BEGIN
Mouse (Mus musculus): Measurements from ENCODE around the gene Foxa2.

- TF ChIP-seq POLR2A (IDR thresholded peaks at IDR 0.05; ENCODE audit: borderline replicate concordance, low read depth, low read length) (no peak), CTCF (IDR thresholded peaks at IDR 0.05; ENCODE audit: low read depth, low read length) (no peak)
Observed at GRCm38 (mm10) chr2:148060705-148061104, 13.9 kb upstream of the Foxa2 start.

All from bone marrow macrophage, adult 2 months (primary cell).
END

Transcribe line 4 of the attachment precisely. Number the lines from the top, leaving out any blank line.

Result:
All from bone marrow macrophage, adult 2 months (primary cell).